As the name suggests, this methodology includes requesting the overall number of requests that a server can accept within a certain time frame.
This strategy can help mitigate a DDoS attack. However, implementing this strategy by itself may not stop the attackers; ideally, it should be supported by at least one other measure to curtail and prevent the attack.
This solution is within the reach of almost all network administrators. In effect, this strategy involves creating a ‘black hole’ and directing all traffic to that route.
This strategy is mostly implemented by an internet service provider who may get entangled in their internet property’s DDoS attack. As a defence mechanism, they can direct all traffic, good and bad, into a black hole.
A WAF or Web Application Firewall is one of the four common types of firewall. The WAF can be put in between the origin server and the internet to act as a reverse proxy, thereby, preventing malicious traffic from attacking the network server.
An intelligent and effective Distributed Denial of Service attack prevention or mitigation system can allow the enterprise to meet its scalability, security, as well as growth-related demands without suffering a setback due to a malicious attack.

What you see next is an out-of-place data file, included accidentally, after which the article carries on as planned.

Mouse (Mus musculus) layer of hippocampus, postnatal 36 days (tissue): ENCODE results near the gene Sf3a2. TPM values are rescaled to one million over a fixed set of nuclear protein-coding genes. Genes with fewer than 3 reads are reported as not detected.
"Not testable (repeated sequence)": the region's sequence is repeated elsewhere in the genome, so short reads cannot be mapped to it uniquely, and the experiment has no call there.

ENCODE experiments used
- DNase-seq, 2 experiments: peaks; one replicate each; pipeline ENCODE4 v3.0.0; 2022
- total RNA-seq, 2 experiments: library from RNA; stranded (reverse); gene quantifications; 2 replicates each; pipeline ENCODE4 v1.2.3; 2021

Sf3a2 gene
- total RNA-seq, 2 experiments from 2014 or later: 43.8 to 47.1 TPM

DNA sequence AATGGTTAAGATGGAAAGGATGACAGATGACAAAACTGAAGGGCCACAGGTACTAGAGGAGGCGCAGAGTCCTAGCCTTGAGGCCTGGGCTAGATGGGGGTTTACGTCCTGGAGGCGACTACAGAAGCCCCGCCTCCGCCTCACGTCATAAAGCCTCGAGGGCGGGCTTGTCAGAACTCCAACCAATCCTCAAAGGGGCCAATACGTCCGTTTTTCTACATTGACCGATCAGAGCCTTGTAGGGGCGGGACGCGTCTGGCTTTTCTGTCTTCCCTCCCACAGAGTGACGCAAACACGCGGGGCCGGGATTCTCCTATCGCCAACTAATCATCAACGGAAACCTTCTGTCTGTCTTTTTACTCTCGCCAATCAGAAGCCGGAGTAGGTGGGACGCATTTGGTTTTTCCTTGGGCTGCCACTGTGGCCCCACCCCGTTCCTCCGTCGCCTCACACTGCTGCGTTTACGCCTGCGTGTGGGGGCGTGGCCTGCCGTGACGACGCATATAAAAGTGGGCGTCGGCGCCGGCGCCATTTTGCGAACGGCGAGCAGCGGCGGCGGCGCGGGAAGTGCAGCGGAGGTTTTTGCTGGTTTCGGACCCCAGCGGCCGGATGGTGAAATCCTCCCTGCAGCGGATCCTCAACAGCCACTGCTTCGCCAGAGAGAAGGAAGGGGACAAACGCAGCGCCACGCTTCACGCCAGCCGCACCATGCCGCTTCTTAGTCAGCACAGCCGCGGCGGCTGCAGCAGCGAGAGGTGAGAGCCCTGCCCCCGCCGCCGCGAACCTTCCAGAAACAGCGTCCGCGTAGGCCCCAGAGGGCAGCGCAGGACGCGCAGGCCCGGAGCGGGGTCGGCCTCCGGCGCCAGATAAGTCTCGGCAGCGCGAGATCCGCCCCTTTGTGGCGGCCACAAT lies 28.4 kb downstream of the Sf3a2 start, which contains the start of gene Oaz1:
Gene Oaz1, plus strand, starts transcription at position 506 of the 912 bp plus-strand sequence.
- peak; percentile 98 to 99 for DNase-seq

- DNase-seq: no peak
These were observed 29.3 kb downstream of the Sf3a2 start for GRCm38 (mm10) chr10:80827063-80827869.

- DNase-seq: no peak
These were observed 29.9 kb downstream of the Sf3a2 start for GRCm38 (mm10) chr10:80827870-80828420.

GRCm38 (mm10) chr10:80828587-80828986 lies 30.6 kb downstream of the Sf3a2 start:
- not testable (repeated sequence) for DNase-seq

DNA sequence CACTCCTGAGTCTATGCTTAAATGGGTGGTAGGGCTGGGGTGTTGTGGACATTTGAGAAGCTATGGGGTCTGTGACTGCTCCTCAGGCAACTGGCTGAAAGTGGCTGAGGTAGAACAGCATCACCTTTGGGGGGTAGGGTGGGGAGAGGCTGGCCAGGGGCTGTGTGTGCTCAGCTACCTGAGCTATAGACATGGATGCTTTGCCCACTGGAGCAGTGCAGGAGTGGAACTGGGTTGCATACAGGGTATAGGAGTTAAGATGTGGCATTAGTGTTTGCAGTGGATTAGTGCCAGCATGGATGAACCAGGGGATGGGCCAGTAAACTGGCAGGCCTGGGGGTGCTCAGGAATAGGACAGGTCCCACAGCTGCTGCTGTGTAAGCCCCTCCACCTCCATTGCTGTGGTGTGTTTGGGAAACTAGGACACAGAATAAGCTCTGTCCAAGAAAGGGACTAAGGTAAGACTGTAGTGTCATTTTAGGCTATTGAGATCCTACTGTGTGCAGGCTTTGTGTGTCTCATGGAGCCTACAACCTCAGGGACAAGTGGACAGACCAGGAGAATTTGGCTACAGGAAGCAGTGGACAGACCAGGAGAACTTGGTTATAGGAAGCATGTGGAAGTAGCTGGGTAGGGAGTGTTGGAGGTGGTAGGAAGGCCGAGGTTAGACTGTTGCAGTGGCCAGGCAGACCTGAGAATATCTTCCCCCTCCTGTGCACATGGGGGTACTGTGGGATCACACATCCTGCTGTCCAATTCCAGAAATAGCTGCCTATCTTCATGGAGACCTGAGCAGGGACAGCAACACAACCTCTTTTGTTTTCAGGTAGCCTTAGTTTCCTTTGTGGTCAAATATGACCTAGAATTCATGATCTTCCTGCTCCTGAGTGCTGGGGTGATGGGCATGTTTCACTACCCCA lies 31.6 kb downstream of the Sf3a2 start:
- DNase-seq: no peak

Therefore, the benefits of adding a DDoS mitigation service to business internet access include the following:
DDoS attacks are very much real and more frequent than most business owners would believe. Further, these attacks are becoming increasingly sophisticated making it more and more difficult to tackle them.
Overall, implementing a DDoS mitigation service can help the business reduce its capital as well as operational expenditure associated with the web security of the business internet platform without compromising on the web performance front.
This can lead to diminishing DDoS attack related threats that can tarnish a business’s reputation.